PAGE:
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The Student News Site of Texas A&M University - College Station

The Battalion

The Student News Site of Texas A&M University - College Station

The Battalion

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Religion panel to tackle cultural differences

Panelists speaking on Judaism, Buddhism, Christianity, Agnosticism and Islam will have the chance to share their backgrounds and discuss their perspectives on faith Wednesday.
Gents of Texas A&M, an all-male leadership organization, will host its annual Religion Panel, featuring a few new panelists, including a new Buddhist and Baptist panelist.
Ansel Berber-Thayer, Gents vice president and ocean engineering senior, said the panel’s goal is to make people aware of the reasoning behind other cultures.
“The idea of Religion Panel was born out of the realization that there are vast amounts of characters and cultures out there that we could come across some point in our lives,” Berber-Thayer said. “And it would be greatly beneficial to have some idea of them, like those who live their lives based on a doctrine. It really is just an opportunity to expose ourselves to people from different cultures in order to gain respect and understanding of their lives as a whole.”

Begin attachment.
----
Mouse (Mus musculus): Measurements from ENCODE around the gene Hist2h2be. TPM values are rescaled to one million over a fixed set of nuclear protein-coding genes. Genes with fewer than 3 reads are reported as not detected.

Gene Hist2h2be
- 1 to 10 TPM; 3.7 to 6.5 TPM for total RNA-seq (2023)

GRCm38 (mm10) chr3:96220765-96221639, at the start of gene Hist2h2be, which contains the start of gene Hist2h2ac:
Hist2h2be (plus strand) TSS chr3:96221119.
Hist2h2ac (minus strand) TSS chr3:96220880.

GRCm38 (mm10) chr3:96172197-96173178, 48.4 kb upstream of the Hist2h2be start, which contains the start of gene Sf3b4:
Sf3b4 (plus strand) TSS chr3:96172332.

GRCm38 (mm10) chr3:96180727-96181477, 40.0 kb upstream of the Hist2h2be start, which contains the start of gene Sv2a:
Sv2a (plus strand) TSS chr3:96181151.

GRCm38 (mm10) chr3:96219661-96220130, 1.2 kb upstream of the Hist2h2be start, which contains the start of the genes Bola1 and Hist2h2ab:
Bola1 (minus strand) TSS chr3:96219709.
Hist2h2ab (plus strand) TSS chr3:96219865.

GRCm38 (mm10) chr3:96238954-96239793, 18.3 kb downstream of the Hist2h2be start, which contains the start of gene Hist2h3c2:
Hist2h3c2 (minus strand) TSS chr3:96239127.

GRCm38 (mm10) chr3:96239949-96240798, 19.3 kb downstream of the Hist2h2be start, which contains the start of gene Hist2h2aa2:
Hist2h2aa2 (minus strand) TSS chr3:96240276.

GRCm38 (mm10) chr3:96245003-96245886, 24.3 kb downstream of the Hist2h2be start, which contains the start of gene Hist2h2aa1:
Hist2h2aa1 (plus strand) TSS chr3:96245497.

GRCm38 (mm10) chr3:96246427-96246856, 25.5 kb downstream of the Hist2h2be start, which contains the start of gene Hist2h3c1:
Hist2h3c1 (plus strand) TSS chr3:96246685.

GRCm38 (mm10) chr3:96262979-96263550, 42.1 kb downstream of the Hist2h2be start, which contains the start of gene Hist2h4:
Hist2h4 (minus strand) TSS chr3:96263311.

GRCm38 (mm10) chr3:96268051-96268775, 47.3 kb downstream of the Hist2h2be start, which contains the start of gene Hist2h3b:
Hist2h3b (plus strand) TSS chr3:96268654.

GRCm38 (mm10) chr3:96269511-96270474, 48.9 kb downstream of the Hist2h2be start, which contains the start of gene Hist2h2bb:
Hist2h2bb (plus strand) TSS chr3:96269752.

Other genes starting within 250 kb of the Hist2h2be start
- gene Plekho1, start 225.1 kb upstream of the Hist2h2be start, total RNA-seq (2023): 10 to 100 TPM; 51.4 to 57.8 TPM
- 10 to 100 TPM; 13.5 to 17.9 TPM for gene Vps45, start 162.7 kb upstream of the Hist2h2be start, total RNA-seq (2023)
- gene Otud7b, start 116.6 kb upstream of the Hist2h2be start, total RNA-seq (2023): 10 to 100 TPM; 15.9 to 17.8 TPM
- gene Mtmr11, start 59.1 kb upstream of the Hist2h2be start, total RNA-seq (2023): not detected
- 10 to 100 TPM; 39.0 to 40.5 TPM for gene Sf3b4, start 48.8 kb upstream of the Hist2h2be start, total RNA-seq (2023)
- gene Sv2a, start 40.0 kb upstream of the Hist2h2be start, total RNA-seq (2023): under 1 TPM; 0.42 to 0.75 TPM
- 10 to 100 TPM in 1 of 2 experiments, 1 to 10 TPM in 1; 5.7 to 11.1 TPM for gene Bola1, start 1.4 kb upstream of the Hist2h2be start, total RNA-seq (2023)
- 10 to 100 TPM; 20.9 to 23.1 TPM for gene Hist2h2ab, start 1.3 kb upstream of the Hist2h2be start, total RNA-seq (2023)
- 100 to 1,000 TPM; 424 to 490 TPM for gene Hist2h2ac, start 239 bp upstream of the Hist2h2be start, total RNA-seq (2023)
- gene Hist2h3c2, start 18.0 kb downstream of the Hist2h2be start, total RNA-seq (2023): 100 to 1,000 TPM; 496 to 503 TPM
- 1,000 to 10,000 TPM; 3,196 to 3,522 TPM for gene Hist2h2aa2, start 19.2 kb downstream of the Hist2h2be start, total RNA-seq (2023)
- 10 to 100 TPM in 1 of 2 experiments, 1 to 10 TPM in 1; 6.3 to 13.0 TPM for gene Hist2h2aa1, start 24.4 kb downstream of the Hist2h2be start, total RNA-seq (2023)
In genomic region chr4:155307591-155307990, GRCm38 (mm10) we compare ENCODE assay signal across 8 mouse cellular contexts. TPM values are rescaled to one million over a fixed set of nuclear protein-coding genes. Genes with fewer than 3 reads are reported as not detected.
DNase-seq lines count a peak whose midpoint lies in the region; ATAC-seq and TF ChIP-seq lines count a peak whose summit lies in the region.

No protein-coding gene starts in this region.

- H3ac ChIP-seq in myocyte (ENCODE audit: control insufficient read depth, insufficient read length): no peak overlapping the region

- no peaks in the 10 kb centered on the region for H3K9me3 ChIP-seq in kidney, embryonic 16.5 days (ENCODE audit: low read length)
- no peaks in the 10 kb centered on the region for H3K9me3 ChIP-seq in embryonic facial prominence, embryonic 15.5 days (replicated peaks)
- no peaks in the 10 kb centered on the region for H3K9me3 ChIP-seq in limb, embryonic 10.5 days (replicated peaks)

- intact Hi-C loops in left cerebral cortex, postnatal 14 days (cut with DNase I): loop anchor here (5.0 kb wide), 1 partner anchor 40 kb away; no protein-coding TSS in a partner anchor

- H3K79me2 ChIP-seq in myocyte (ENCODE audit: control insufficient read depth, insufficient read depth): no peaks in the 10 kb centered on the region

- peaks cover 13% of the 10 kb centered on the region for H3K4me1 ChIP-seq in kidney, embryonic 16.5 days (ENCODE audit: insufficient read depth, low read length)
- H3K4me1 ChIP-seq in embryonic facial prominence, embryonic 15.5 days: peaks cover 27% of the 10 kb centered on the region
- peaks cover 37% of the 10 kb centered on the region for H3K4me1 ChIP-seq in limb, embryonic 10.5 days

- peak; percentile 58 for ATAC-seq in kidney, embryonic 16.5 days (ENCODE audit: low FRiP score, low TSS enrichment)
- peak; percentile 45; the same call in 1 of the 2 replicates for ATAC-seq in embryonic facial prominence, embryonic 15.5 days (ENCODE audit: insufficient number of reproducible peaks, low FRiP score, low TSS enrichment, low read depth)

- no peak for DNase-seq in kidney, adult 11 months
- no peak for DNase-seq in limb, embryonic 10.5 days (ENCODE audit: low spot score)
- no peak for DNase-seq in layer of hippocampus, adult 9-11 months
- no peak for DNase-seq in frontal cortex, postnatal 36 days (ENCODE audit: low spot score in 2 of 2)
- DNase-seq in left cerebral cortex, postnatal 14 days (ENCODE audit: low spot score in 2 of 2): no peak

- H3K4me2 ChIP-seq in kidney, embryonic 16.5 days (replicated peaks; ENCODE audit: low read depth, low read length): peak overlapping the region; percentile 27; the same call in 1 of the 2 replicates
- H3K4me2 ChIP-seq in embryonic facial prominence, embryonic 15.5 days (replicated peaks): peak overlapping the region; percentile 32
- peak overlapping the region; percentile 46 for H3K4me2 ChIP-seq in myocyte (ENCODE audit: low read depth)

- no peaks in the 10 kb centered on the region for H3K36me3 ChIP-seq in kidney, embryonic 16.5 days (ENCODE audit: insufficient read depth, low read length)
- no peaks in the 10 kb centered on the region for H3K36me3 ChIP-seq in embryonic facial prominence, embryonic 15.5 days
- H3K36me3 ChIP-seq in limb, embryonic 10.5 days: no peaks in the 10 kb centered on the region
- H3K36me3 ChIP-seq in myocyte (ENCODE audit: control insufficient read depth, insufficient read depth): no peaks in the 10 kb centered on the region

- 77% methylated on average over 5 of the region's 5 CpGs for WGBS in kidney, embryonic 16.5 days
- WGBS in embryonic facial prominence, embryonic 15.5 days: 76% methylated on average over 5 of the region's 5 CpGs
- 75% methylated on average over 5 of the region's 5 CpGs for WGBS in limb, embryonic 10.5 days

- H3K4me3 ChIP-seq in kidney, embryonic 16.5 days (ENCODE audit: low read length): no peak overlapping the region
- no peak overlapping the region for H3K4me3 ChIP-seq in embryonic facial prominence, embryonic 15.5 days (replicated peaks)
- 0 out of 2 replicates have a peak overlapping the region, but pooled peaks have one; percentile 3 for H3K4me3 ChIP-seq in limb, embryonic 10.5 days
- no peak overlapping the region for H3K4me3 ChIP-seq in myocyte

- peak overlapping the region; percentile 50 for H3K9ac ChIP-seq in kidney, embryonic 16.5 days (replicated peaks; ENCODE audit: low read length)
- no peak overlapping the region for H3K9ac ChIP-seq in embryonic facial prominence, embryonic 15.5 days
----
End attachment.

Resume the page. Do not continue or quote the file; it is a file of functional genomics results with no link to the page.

Berber-Thayer said he is interested in seeing how the panelists discuss the effect religion has on society.
“To me, that’s one very major role that religions have made in the past,” Berber-Thayer said. “It’ll be a good chance for people to realize the positive contributions that a lot of these groups make.”
Rabbi Rosenberg, campus rabbi and executive director of Hillel who is participating in the panel for the second time, said he’s looking forward to the insightful and meaningful questions that will be posed, as well as the curious Aggies in attendance.
As the Jewish panelist for the event, Rosenberg said he’s attempting to reach out to the general student body who might not have a general knowledge of Judaism.
Berber-Thayer said the most interesting question from last year came from an audience member who asked about the role of women in the different cultures.
“Our panelists [are] comprised of men so it leaves out a perspective that’s valuable, that’s the female perspective,” Thayer said. “And if you look at the historical aspects of many religions, women’s role has been less discussed. That was a really neat question, and it was interesting to watch the panelists discuss their religious view towards them, and identify without changing dynamics. It’s definitely a relevant issue.”
As far as the structure of the panel goes, Colin Tycom, management information systems senior said Gents is trying to add more time for people to talk and add more audience participation.
The Religion Panel will be held at 7 p.m. Wednesday in the MSC Bethancourt Ballroom.

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